• I should mention the purpose of the list box and text file, are so the user can click on an entry in the list box and expand to see the details!
    Friday, April 28, 2017 10:59 PM
  • Thank you for the reply! Ok... I am in full panic mode, as Ive been trying to figure this out all day...  it is for my Visual Basic class at school, and I have a 95% in the class so far... so why is this final project so dang difficult??? I feel like there's just something I am missing!! Anyways, could you tell me what the "<> code block tool" is??? I have never used this forum before sorry :(

    Also, Yes I do have some done. I have managed to create the 2 forms needed for the program. And now for some reason when I open Visual Basic, only one of the forms "design" actually show up, the 2nd form, only the code I can see. I assume I am missing something here too!!! because clearly the second form is "there" if the code is still visable?

    I do have it written out on paper (wish I could photo-copy it and post it here haha) Heres some of what I have. PLEASE bare with me lol, I know this is SUPER long... I just want to make sure I included everything!!!!

    Input: starting mileage, ending mileage, gallons purchased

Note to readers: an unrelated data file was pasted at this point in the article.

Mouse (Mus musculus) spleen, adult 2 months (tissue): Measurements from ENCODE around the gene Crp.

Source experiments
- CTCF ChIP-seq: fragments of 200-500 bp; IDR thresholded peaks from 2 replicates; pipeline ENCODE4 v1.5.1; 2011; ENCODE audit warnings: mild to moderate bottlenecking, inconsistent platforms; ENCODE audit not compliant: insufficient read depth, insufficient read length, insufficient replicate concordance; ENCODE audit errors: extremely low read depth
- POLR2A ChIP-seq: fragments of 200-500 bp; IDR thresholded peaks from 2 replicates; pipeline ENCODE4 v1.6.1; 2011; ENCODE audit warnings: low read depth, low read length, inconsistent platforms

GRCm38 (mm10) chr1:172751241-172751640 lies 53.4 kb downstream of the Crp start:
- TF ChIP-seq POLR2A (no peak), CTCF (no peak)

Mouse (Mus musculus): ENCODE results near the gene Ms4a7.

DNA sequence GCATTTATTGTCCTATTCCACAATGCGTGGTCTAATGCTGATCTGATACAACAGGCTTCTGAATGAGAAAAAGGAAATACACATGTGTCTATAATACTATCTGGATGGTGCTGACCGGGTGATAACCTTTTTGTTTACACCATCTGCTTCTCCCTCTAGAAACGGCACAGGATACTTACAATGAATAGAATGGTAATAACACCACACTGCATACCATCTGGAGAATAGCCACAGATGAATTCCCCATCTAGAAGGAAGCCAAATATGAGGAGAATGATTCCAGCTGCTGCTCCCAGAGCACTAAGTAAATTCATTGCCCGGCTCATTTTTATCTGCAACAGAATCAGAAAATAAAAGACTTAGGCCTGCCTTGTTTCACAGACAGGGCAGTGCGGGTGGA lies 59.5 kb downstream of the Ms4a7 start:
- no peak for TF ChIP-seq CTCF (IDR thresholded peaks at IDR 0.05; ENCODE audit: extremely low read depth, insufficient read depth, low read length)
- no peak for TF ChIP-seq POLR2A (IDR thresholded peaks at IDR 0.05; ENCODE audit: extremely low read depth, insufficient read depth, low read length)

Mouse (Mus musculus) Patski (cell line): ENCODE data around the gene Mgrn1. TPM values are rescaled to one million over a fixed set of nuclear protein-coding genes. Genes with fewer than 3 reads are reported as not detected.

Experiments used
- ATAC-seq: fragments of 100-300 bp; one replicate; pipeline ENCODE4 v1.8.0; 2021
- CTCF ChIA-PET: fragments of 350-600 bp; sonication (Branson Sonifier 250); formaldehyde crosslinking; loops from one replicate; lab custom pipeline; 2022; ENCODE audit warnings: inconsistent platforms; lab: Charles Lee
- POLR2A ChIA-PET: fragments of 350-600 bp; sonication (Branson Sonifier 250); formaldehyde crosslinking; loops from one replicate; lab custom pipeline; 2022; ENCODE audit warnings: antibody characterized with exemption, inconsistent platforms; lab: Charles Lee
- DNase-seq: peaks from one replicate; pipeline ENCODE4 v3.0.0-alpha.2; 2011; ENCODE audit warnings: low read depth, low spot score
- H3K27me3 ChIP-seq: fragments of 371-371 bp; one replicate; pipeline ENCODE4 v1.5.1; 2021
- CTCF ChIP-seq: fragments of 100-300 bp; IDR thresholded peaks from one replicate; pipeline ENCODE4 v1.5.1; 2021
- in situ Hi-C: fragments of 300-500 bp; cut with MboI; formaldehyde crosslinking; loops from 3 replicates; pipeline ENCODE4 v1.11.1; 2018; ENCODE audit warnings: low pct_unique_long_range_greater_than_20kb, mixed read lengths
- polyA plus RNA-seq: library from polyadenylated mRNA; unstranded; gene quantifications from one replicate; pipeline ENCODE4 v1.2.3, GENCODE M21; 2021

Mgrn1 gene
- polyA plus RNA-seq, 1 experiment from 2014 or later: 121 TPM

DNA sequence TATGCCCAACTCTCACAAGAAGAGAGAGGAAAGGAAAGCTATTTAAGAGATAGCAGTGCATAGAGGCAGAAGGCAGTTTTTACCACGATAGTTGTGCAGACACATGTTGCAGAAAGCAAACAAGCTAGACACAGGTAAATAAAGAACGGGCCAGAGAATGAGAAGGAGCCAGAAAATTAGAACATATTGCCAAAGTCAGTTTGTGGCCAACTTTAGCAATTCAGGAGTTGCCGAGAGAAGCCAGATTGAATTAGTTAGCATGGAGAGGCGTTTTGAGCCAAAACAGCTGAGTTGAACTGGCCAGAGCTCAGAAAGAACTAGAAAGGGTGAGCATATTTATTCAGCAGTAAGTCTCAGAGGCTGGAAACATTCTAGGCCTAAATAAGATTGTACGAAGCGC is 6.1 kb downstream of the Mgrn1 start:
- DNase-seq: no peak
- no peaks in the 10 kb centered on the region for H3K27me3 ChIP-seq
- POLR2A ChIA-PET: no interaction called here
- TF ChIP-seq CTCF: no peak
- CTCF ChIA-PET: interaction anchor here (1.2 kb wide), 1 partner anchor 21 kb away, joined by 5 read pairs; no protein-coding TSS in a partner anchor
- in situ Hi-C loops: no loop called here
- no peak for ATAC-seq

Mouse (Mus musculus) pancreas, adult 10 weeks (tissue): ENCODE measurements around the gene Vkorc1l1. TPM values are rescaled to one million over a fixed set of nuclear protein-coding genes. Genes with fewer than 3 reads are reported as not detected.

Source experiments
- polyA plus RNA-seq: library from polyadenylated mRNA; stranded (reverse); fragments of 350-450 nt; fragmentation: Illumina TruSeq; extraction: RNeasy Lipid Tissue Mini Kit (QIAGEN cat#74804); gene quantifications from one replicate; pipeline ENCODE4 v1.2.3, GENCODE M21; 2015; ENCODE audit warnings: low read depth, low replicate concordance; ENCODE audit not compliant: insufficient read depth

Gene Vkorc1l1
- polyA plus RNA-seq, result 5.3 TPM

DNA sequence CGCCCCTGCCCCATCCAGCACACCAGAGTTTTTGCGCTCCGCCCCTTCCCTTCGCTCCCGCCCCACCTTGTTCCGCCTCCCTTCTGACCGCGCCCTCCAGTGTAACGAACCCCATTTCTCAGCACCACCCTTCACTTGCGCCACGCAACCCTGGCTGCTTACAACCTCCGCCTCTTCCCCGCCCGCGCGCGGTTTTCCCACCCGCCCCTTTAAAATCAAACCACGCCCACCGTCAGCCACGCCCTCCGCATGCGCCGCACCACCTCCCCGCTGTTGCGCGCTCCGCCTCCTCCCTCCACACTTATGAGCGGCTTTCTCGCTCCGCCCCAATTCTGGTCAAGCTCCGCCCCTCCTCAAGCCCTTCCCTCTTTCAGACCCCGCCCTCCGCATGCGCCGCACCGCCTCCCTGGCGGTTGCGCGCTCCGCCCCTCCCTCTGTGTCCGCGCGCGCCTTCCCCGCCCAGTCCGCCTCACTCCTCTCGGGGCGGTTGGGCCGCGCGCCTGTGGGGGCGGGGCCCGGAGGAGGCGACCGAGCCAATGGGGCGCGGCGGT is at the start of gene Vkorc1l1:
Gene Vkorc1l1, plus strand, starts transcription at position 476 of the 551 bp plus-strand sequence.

Output: Miles per gallon

    Calculation: (ending mileage - starting mileage) / gallons = mpg

    Data Fields: Start Mileage Int (integer)

                     Ending Mileage Int (Integer)

                     Gallons Purchased Int

    ------------------------------------------------ (above line is in the text file, ALL is included in the structure)

    Structure: MPG                      Decimal(dec)

    As far as interface design, I have 2 forms as mentioned before.

    1st form: (named Data) includes a BtnAdd, a BtnEdit, and a BtnClose, and a list box, (lstDetail) start mileage, end mileage, gallons purchased and MPG are passed to the list box, from the structure?? (NOT sure if thats correct???? Does the structure pass these to the list box??)

    2nd form: (named MPGCalc) Has, 3 text boxes and 1 label. txtStarting (starting mileage) txtEnding (ending mileage) txtGallons (Gallons Purchased) and lblMPG then 2 buttons, BtnClose and BtnUpdate so this is the form where the user will be inputting the information I need.

    Now where I am confused.... "The application would store/retrieve these details from a text file (I know how to make the text file itself!) and display the information to the form." How do I get the details TO the text file??

    Who are you talking to?

    We don't all see this forum the same way to I can't tell.

    *****

    To use the code block tool, when you post you'll see a menu bar (of sorts) at the top and one has the "<>" symbol in it. Click that, choose "VB" and then paste your code in there.

    That said though, tell me how you'd do it manually? Until you get that worked out, don't worry about doing it in code yet.


    "A problem well stated is a problem half solved.” - Charles F. Kettering

    Friday, April 28, 2017 11:05 PM
  • I was talking to both of you (or anyone else who tried to help) I just wanted to include what the forms looked like, and all the details I already have down. What do you mean by "manually"? I thought that was what I just posted (that you quoted)?
    Friday, April 28, 2017 11:09 PM